Sunday, November 22, 2015

Light and Darkness and the gift of Circadian Rhythm

"Morning Light on Panther Peak" 9x12, Oil on Canvas
 
I am so struck here in Big Bend National Park with the light. It captivates me. It causes me to wake up early so I can watch what it does to the landscape and sky. I find myself chasing it throughout the day. Watching it stretch across vast landscapes of dry ground and grasses, Sotol and Lechuguilla, Prickly Pear and Ocotillo. Each plant finds ways to thrive in this light-filled environment.
 
I have been enchanted with the birds. In the city I take them for granted. I see through them in a way. But here they seem to have come alive to me. The light is making me see them. And by watching I see they have personalities. A beautiful, bold Mexican Jay wants his picture taken and keeps talking to me until I get to it. Another tiny Rock Wren sings his little heart out as I hike past him letting me know I'm in his home. Some of the hawks here are so big their shadows scare me. I watched one dive and catch a cottontail bunny all in one movement. Incredible power in those wings and claws.
 
There are two openings in the day for the mystery to pass through us. As if the veil between heaven and earth isn't as heavy and thick and we can see through to something mysterious and sublime. They are sunrise and sunset. At these times the light takes away some of the heavy detail in the rocks to help me really see the rock itself. They are graceful in their wild ways of pushing up through the earth. The verses in the Bible that speak of how God has put, "My foot upon a rock" seem so real and solid to me looking and walking on these rocks. They are the sentinels of this volatile world. pushing up, carving, being carved and falling back into the earth. The light bends over them and crests their lines to see profiles of ancient limestone that are the Sierra Del Carmens.
 
One night we went down to the Rio Grande Village to hear a talk on the stars given by a Ranger who has worked Big Bend for over 10 years and many other parks for the past 25. He has seen Yosemite, Death Valley and Yellowstone night skies. He shared about light and how we are each given a Circadian Rhythm. A cycle of 24 hours that is designed into our bodies. This clock set by the light and darkness. The animals know it. Some of the predators rest in the day so that they can hunt at twilight and moonlight. The birds start to sing at first light. Certain fish know where to lay their eggs depending on the light (to keep from predators). As the Ranger was sharing he talked about how in each park he has lived and worked in he has seen a dome of light from far way. With Yosemite he sees a light dome from San Francisco. With Death Valley he saw the huge dome light of Las Vegas. This has caused some of the animals to be confused as to whether it's night or day. Their rhythms have been distorted by our need to be up later and later. In the meantime we have a culture that makes billions of dollars for the drug companies so we can take a pill to sleep at night.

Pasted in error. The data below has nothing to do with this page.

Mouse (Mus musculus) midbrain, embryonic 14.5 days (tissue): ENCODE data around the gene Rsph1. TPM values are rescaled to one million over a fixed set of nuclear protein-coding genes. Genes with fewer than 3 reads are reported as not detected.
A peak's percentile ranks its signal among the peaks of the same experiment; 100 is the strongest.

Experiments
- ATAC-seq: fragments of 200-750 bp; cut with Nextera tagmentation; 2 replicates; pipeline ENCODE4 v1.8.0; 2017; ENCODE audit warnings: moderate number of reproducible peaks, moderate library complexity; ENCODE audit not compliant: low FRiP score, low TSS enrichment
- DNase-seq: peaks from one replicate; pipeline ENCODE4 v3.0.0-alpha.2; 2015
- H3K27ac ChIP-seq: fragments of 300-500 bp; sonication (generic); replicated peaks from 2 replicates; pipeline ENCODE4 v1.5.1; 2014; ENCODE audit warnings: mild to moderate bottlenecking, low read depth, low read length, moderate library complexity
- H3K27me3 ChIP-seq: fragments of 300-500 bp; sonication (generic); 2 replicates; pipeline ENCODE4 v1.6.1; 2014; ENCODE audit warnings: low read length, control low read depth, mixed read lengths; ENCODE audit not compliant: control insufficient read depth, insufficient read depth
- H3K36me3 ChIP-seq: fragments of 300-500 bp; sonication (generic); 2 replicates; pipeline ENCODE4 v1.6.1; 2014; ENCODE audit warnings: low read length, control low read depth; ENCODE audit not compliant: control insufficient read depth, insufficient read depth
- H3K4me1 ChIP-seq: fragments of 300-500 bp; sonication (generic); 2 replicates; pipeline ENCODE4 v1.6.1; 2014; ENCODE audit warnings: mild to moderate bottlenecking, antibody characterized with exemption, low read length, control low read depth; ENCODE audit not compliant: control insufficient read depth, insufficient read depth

One incredible gift we miss is the sense of stars. We literally cannot see them because of our lights. The vast space twinkling above us and we do not even see it. The Milky Way is literally sliding across the sky is beautiful rivers of light. How many wonders are we missing?
 
It got me thinking about how we use light in the city to seem to make it feel safer. More light. More safety. We pride ourselves on this false sense of security we build. We make walls, have running water, lights on buildings and yet the cities remain the most terrifying places on our planet. We work and then we overwork. We say we're not tired and grab another energy drink to keep our bodies from the natural Circadian Rhythm. Yet we need the light and the darkness. We need both. God made both. 
 
Just a few things I'm learning while being here:
 
Slow down and see the day and night - He made time this way.
Watch the birds.
Watch the light.
Watch the stars.
Trust God in the darkness, the real darkness.
We cannot make anything safe, not really.
There is beauty and a deeper beauty.
There is sky and a deeper sky.
The real I see is a glimpse of His real.
Beauty helps me experience God.
God IS beauty.
Making beauty gives another way to see hope.
There is fear in us.
Hope helps to dispel fear.
Light and darkness are a gift of God.
 


4 comments:

  1. I have seen those domes from the mountains east of San Diego. A dome to the west from Diego. Another to the northwest from Los Angeles. Another to the east from Mexicali. Makes me wonder how much more splendid the sky might be without domes blurring the horizon. Even so, the stars in the mountains are a million times more splendid than in the city. Dripping jewels of sparkling light hanging in front of a curtain of diamond shimmering clouds.

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    1. I'm glad someone else in this world sees the stars like this. Love your description of them. Enjoy the lights from above!

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  2. I come back again to thank you for giving me this armchair vision of the Big Bend, and your splendid painting. God bless.

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